New York State’s residents are entitled to a government that is committed to the highest standards of integrity, efficiency, and accountability. We in the Office of the State Inspector General have been entrusted with the responsibility of ensuring that State officials and employees meet these fundamentally important standards. It is a responsibility we take very seriously. Indeed, we are committed to promoting and enhancing an environment that instills public confidence in our government and are proud to work with and for the thousands of public employees and citizens alike who share that commitment. The Office of the State Inspector General operates under the authority of New York State Executive Law Article 4-A. Our mission is to detect, investigate, deter and eliminate corruption, fraud, criminal activity, conflicts of interest, abuses of office, and waste in the State entities under our jurisdiction. These include executive branch agencies, departments, divisions, offices, boards, commissions, public authorities and public benefit corporations -- any entity of State government headed by an appointee of the Governor that does not have its own statutory Inspector General. Our jurisdiction encompasses more than 150 entities employing the vast majority of New York State’s nearly 190,000 public servants, as well as private entities doing business with the State.There may be those who feel they have good reason to believe that the Inspector General’s Office will hold back from investigating the Governor’s Office in a situation such as Atlantic Yards. That might normally leave a void. But here is where something struck us as interesting when we listened to President Obama’s speech on Tuesday. . .
We have implemented two distinct but complementary strategies for accomplishing our mission: We vigorously and fairly investigate allegations of misconduct; we also conduct audits and systemic reviews of State agency programs and procedures, recommending improvements for positive and permanent reform of agency operations.
We perform these functions with a professional staff of trained investigators, experienced attorneys and skilled forensic analysts who possess a broad range of expertise and a commitment to combating corruption and promoting greater efficiency in State government.
Our efforts could not succeed without the assistance of the overwhelming majority of public employees who do their jobs honestly and effectively. If you are a State employee who is aware of misconduct by a State official or employee or by any individual conducting business with the State, you are required to report your information to us promptly and may do so by calling our Hot Line, contacting us by Mail or using our On-Line Complaint Form. Those who suspect or are aware of misconduct by a State official or employee, but who are not public employees themselves, should similarly report such information to us. Keep in mind that any State employee who acts in good faith to report such misconduct may not be subject to dismissal, discipline or other adverse personnel action.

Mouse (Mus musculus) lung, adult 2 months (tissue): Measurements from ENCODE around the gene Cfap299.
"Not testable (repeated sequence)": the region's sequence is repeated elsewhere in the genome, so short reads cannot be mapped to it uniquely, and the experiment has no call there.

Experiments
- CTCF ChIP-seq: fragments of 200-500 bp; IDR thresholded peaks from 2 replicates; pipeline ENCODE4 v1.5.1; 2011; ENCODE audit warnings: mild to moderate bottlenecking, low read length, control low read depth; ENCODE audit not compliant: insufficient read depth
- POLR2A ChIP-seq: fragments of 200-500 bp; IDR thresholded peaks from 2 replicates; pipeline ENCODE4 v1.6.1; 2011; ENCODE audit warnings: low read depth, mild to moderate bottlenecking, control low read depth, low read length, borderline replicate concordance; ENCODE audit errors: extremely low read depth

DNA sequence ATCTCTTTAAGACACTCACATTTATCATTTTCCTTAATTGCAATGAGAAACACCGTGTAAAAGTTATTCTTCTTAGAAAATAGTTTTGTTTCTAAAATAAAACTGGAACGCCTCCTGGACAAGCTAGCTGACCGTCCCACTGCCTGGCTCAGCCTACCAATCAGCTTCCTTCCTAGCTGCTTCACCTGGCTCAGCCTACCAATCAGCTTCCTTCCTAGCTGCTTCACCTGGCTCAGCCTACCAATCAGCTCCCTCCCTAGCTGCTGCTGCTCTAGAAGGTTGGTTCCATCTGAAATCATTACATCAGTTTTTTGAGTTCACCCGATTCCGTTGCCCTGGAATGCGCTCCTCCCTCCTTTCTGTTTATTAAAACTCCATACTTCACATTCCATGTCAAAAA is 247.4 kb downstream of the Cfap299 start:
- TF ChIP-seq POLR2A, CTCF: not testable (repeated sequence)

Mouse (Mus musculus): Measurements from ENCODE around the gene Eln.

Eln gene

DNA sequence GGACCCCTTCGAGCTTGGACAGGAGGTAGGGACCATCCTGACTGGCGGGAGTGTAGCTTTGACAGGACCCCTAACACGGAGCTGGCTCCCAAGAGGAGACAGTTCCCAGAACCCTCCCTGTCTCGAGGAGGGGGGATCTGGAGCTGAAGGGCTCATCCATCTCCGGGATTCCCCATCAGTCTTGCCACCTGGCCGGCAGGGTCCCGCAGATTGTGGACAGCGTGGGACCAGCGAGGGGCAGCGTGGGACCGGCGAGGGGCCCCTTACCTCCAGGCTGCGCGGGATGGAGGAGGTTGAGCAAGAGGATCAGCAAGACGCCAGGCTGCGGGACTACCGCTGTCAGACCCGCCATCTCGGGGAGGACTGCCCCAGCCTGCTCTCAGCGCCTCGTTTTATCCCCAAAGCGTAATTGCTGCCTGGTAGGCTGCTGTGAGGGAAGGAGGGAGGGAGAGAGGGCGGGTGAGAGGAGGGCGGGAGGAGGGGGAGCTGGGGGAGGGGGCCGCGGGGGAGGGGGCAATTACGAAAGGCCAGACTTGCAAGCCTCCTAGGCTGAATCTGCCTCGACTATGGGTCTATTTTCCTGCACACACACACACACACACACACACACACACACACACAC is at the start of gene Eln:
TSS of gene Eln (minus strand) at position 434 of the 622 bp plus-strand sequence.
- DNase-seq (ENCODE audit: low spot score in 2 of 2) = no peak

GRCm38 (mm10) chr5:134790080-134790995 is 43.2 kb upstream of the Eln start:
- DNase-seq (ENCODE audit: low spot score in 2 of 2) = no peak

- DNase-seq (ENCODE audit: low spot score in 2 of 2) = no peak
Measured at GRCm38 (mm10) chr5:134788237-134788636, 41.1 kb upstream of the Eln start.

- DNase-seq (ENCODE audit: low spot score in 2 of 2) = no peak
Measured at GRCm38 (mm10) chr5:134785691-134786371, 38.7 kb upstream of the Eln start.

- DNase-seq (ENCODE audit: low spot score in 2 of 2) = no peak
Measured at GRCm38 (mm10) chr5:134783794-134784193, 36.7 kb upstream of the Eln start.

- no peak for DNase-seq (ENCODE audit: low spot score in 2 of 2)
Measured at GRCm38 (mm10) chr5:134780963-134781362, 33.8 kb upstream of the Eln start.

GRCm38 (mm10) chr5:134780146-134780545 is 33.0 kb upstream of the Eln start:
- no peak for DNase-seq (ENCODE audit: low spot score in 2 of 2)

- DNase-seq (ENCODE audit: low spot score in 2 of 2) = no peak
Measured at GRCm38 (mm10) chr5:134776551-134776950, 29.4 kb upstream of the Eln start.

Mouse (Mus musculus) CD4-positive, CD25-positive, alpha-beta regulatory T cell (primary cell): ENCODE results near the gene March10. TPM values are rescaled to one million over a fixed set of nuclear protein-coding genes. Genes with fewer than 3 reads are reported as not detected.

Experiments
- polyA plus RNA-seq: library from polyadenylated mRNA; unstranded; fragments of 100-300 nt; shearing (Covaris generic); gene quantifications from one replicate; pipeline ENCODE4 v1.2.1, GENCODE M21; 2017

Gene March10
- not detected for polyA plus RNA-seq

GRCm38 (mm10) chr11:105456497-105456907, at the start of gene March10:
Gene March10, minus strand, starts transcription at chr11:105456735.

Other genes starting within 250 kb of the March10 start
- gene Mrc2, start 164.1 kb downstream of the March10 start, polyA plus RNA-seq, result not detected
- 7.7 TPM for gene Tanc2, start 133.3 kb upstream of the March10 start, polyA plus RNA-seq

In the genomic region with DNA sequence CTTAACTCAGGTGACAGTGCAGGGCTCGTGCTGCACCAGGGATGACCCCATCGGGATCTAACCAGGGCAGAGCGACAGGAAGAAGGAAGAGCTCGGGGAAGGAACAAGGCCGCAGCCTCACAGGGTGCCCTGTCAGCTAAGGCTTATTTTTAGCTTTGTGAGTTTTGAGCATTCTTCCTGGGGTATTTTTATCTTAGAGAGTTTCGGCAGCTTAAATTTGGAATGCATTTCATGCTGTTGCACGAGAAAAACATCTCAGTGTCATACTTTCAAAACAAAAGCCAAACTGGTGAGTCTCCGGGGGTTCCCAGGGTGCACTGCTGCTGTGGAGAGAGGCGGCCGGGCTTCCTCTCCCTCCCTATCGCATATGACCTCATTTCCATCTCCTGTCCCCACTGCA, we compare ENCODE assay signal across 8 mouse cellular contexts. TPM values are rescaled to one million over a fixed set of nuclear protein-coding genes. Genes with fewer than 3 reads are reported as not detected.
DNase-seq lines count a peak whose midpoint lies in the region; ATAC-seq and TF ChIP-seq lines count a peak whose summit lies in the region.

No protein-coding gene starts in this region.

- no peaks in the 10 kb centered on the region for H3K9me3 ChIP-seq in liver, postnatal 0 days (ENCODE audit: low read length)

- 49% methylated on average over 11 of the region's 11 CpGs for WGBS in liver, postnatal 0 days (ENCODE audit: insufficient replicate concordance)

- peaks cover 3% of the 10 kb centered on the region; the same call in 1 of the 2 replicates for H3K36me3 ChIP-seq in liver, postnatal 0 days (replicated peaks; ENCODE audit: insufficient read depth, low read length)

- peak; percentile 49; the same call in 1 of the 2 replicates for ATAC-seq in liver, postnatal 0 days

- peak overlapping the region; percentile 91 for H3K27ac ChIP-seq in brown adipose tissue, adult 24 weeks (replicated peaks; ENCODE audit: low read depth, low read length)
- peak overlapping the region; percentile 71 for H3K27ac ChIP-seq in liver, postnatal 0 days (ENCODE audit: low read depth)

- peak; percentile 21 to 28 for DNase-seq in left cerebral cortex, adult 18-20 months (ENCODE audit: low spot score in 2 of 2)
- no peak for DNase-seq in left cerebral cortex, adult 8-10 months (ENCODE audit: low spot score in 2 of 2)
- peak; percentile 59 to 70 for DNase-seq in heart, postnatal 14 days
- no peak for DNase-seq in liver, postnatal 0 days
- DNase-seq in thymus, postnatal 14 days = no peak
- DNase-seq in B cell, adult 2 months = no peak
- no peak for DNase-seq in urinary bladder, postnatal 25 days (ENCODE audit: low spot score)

Again, welcome to our site. We appreciate your interest in our Office. Please send any questions or comments about our site to: email@example.com.
Federal Recovery Plan Inspector General
President Obama, talking about the federal recovery plan spending, announced his appointment of a federal inspector general to hold “mayors and governors across the country” accountable for the federal recovery money they spend (emphasis supplied)
I know there are some in this chamber and watching at home who are skeptical of whether this plan will work. I understand that skepticism. Here in Washington, we've all seen how quickly good intentions can turn into broken promises and wasteful spending. And with a plan of this scale comes enormous responsibility to get it right.That means that if Atlantic Yards were ever to receive federal stimulus funds a federal inspector could mount an investigation.
That is why I have asked Vice President Biden to lead a tough, unprecedented oversight effort - because nobody messes with Joe. I have told each member of my Cabinet as well as mayors and governors across the country that they will be held accountable by me and the American people for every dollar they spend. I have appointed a proven and aggressive Inspector General to ferret out any and all cases of waste and fraud. And we have created a new website called recovery.gov so that every American can find out how and where their money is being spent.
It is interesting when just one office like a State inspector General’s Office has jurisdiction to look into improprieties. They may ignore them or choose to be lethargically inactive. What may raise interest sufficient to get an investigation rolling under one state administration may differ from another administration, and vice versa. We have noticed, however, that the dynamic often changes significantly when at least two such offices share jurisdiction over a matter: Casual disregard of a matter’s significance recedes as an option and competition can take hold. We certainly don’t ever want to see Atlantic Yards put on a list of projects to potentially receive federal stimulus money. But if that were ever to happen, a shift in the dynamic of who wants to investigate what and when and with how much vigor could cause things to become very interesting.
(President Obama delivering his inaugural address.)